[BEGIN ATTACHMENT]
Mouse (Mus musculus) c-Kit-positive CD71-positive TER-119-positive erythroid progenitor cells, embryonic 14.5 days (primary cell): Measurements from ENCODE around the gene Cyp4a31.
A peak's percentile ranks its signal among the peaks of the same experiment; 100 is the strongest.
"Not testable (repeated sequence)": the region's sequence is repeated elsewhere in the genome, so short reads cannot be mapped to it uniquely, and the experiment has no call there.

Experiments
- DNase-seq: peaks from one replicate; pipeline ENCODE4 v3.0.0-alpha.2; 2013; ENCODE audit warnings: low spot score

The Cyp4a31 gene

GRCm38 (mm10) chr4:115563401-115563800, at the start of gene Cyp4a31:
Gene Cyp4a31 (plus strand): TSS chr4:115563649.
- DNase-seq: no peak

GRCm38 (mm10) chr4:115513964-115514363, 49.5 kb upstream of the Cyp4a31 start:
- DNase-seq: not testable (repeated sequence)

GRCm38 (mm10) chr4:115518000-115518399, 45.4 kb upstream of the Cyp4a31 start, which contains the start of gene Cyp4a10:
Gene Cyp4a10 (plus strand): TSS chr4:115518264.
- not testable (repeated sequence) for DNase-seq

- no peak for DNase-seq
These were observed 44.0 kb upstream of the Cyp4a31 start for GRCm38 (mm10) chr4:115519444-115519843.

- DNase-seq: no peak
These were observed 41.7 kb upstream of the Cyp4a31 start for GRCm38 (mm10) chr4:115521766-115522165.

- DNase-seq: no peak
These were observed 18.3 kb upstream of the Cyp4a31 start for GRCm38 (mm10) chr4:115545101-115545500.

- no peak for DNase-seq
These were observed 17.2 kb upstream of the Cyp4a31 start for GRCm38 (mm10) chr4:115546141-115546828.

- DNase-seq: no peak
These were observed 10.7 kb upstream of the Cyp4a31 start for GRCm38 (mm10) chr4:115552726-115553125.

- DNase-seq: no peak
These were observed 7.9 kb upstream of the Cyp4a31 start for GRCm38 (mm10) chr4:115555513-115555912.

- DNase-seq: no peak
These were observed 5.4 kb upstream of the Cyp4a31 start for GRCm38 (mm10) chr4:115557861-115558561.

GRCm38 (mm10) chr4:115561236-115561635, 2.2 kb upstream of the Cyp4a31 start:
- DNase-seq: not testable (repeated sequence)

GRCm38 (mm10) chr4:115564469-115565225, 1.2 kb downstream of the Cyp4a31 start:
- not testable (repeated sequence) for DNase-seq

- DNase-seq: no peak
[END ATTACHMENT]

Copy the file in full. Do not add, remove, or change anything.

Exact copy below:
Mouse (Mus musculus) c-Kit-positive CD71-positive TER-119-positive erythroid progenitor cells, embryonic 14.5 days (primary cell): Measurements from ENCODE around the gene Cyp4a31.
A peak's percentile ranks its signal among the peaks of the same experiment; 100 is the strongest.
"Not testable (repeated sequence)": the region's sequence is repeated elsewhere in the genome, so short reads cannot be mapped to it uniquely, and the experiment has no call there.

Experiments
- DNase-seq: peaks from one replicate; pipeline ENCODE4 v3.0.0-alpha.2; 2013; ENCODE audit warnings: low spot score

The Cyp4a31 gene

GRCm38 (mm10) chr4:115563401-115563800, at the start of gene Cyp4a31:
Gene Cyp4a31 (plus strand): TSS chr4:115563649.
- DNase-seq: no peak

GRCm38 (mm10) chr4:115513964-115514363, 49.5 kb upstream of the Cyp4a31 start:
- DNase-seq: not testable (repeated sequence)

GRCm38 (mm10) chr4:115518000-115518399, 45.4 kb upstream of the Cyp4a31 start, which contains the start of gene Cyp4a10:
Gene Cyp4a10 (plus strand): TSS chr4:115518264.
- not testable (repeated sequence) for DNase-seq

- no peak for DNase-seq
These were observed 44.0 kb upstream of the Cyp4a31 start for GRCm38 (mm10) chr4:115519444-115519843.

- DNase-seq: no peak
These were observed 41.7 kb upstream of the Cyp4a31 start for GRCm38 (mm10) chr4:115521766-115522165.

- DNase-seq: no peak
These were observed 18.3 kb upstream of the Cyp4a31 start for GRCm38 (mm10) chr4:115545101-115545500.

- no peak for DNase-seq
These were observed 17.2 kb upstream of the Cyp4a31 start for GRCm38 (mm10) chr4:115546141-115546828.

- DNase-seq: no peak
These were observed 10.7 kb upstream of the Cyp4a31 start for GRCm38 (mm10) chr4:115552726-115553125.

- DNase-seq: no peak
These were observed 7.9 kb upstream of the Cyp4a31 start for GRCm38 (mm10) chr4:115555513-115555912.

- DNase-seq: no peak
These were observed 5.4 kb upstream of the Cyp4a31 start for GRCm38 (mm10) chr4:115557861-115558561.

GRCm38 (mm10) chr4:115561236-115561635, 2.2 kb upstream of the Cyp4a31 start:
- DNase-seq: not testable (repeated sequence)

GRCm38 (mm10) chr4:115564469-115565225, 1.2 kb downstream of the Cyp4a31 start:
- not testable (repeated sequence) for DNase-seq

- DNase-seq: no peak